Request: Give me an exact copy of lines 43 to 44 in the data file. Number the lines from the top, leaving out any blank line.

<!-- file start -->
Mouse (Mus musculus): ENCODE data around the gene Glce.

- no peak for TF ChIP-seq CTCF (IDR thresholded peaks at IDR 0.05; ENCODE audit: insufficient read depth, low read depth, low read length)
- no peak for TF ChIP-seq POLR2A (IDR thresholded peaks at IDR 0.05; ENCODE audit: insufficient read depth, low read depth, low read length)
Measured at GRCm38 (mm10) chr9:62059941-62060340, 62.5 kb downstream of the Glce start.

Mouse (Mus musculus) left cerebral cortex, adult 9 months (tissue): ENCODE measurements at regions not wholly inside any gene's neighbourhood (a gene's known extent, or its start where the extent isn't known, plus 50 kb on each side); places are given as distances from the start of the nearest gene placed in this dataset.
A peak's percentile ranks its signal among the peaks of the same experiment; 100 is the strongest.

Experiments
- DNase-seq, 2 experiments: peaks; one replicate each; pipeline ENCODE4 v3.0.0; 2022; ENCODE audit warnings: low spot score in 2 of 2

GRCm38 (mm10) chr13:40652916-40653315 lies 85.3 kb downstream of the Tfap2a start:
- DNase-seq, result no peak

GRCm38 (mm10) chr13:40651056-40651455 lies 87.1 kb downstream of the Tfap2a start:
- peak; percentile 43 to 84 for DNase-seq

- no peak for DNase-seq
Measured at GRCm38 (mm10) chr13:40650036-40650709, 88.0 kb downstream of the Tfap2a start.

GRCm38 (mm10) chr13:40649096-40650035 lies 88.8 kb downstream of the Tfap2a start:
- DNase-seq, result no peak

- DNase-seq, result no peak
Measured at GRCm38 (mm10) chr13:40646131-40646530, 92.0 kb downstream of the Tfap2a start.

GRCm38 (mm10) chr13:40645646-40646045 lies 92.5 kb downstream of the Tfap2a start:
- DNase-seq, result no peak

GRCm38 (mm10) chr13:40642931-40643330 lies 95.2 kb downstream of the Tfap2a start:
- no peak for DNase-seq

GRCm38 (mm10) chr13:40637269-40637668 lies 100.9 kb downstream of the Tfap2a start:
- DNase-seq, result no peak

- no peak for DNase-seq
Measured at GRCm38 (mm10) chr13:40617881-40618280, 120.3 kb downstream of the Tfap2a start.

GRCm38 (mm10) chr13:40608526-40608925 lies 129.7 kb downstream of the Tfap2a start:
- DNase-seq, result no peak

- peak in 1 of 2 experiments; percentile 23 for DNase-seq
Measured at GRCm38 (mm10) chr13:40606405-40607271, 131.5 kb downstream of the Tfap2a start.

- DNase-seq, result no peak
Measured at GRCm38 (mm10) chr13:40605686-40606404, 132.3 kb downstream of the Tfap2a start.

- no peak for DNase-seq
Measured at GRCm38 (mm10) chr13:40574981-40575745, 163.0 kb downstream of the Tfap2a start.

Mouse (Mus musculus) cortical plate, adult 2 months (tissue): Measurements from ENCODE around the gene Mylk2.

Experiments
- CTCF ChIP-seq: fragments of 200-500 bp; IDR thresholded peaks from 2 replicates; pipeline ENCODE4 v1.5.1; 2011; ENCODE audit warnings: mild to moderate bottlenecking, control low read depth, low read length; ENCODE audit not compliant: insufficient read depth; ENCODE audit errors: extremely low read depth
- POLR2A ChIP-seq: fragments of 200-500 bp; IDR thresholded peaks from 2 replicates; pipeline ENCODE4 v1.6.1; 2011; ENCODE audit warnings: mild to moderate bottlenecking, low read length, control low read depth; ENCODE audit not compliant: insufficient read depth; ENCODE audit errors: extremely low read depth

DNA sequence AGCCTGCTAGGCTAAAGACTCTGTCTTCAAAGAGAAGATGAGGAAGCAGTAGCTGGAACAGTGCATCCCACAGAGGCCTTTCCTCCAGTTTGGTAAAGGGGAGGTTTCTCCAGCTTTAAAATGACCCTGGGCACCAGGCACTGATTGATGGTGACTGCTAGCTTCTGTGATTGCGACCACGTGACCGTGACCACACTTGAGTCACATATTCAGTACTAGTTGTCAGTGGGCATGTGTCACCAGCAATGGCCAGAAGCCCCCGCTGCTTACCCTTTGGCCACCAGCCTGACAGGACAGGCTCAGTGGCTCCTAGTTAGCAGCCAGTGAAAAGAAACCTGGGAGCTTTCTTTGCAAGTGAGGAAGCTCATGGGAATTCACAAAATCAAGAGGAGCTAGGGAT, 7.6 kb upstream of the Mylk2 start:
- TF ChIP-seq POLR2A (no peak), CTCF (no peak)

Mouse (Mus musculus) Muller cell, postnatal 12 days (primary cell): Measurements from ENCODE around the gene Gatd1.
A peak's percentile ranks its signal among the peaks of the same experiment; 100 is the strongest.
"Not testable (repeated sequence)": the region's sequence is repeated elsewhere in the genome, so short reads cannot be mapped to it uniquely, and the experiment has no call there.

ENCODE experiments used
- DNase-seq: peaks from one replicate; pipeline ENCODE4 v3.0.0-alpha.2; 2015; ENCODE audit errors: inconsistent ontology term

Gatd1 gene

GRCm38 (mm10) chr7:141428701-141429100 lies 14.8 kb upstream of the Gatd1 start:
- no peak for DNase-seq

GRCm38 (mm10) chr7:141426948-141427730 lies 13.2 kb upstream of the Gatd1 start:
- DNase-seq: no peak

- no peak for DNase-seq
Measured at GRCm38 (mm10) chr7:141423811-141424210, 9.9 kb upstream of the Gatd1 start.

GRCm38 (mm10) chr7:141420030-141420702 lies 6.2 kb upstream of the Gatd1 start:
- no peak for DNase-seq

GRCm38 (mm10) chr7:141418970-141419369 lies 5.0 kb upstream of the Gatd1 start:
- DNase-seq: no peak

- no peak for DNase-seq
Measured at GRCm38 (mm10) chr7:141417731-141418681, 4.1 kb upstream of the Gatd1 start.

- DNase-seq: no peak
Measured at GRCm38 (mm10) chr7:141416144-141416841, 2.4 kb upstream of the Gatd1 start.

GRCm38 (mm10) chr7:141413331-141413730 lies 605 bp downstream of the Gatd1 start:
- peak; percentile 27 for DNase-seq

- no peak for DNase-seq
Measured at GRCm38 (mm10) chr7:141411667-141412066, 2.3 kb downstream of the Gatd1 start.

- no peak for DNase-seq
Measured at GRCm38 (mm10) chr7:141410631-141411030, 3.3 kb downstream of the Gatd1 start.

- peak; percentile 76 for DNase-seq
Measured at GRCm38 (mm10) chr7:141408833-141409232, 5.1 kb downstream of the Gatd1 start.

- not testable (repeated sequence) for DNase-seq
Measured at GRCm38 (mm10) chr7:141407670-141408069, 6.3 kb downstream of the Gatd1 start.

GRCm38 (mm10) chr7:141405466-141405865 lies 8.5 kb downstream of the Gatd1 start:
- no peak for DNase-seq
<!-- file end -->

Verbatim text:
"Not testable (repeated sequence)": the region's sequence is repeated elsewhere in the genome, so short reads cannot be mapped to it uniquely, and the experiment has no call there.

ENCODE experiments used